Two U.S. Pain Foundation staff members–Cindy Steinberg, national director of Policy and Advocacy, and Gwenn Herman, LCSW, DCSW, clinical director of Pain Connection–have been nominated to serve on influential committees within the U.S. Department of Health and Human Services (HHS).
Steinberg was announced May 1 as one of 28 members appointed to the newly established Pain Management Best Practices Inter-Agency Task Force. Steinberg is the only representative selected from a patient organization. The task force, created as part of the Comprehensive Addiction and Recovery Act of 2016, aims to outline best practices and address gaps and inconsistencies in the management of acute and chronic pain.
Just a few days prior, Herman was appointed to the Interagency Pain Research Coordinating Committee (IPRCC), the highest-ranking pain policy oversight committee in the country. She will serve alongside Steinberg, who has been a member since 2015. The IPRCC’s goal is to enhance pain research efforts and promote collaboration across government agencies. The IPRCC oversaw the development of the National Pain Strategy, a comprehensive plan for reducing the burden of chronic pain in the United States, as well as the Federal Pain Research Strategy, a long-term strategic plan for advancing the federal pain research agenda.
“We are grateful HHS recognizes the need to include the patient perspective in discussions about pain policy at the federal level,” said U.S. Pain Foundation Vice President Nicole Hemmenway. “These two women have dedicated their lives to serving the pain community. We know they will be indispensable in their new roles.”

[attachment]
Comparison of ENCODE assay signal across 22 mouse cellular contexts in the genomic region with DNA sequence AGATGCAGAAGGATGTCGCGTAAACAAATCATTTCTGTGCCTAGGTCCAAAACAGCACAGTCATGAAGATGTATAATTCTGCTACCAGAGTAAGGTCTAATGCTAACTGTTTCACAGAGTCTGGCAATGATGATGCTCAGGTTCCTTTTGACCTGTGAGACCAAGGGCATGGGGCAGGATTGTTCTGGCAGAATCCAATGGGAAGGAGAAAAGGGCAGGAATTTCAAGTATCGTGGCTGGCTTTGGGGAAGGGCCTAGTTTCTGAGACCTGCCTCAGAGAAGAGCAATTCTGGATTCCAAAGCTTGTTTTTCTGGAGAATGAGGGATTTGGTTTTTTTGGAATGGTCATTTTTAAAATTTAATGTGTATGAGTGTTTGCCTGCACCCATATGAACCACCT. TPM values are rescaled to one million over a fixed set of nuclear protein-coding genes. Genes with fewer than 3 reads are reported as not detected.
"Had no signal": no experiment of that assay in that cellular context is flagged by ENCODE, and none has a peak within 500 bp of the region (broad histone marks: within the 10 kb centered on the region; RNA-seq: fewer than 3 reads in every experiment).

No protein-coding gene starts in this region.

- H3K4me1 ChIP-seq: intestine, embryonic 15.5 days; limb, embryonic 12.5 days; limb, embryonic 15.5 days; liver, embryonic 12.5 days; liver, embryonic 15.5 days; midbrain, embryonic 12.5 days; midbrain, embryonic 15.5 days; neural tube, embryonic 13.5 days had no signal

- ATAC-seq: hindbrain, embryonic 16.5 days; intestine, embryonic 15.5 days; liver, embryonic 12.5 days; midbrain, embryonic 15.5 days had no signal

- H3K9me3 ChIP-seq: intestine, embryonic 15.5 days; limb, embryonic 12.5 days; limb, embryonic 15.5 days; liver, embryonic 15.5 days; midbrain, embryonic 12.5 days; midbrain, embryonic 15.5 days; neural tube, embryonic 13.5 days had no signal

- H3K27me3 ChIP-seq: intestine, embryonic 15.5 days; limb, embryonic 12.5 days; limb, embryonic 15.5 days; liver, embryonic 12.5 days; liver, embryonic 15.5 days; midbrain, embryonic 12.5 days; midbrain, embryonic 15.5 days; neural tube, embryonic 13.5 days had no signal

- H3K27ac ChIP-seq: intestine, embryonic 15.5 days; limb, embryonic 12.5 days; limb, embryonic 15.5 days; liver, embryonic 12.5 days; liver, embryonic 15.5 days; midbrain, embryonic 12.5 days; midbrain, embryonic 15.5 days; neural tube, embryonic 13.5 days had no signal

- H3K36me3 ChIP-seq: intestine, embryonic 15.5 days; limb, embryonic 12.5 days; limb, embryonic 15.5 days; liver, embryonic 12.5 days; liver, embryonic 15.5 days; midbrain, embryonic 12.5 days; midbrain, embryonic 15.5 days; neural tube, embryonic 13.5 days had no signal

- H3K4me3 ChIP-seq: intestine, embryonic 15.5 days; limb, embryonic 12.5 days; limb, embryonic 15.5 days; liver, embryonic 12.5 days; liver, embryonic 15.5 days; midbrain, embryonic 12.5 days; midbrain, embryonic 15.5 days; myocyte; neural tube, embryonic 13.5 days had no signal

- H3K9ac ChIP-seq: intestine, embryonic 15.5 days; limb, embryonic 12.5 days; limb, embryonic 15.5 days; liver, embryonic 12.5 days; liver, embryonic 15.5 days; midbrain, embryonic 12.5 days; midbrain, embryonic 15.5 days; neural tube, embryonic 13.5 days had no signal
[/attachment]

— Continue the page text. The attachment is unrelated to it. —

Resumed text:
In addition to her role with U.S. Pain, Steinberg is the policy council chair for the Massachusetts Pain Initiative and serves on several state-level committees. Steinberg lives with debilitating back pain from a serious injury, but has used her experience to become a leading spokesperson for the pain community through her numerous op-eds, media interviews, and speaking engagements. For her advocacy efforts, she has received numerous accolades, most recently a Presidential Commendation Award from the American Academy of Pain Medicine and was a 2013-2014 Mayday Pain & Society Fellow. She has led a chronic pain support group in Massachusetts for 18 years.
Herman founded Pain Connection, a national network of support groups and other resources for people with pain as well as support group leader trainings, in 1999, after a motor vehicle accident left her with debilitating chronic pain. In 2016, Pain Connection joined forces with U.S. Pain Foundation. Together, they now offer 10 in-person support groups in nine states, three monthly conference call support groups, and three support group leader weekend training programs a year. Herman is co-author of Making the Invisible Visible: Chronic Pain Manual for Health Care Providers. Herman also has a private psychotherapy practice in Tucson, Arizona.
To learn more about U.S. Pain Foundation, visit http://uspainfoundation.org/.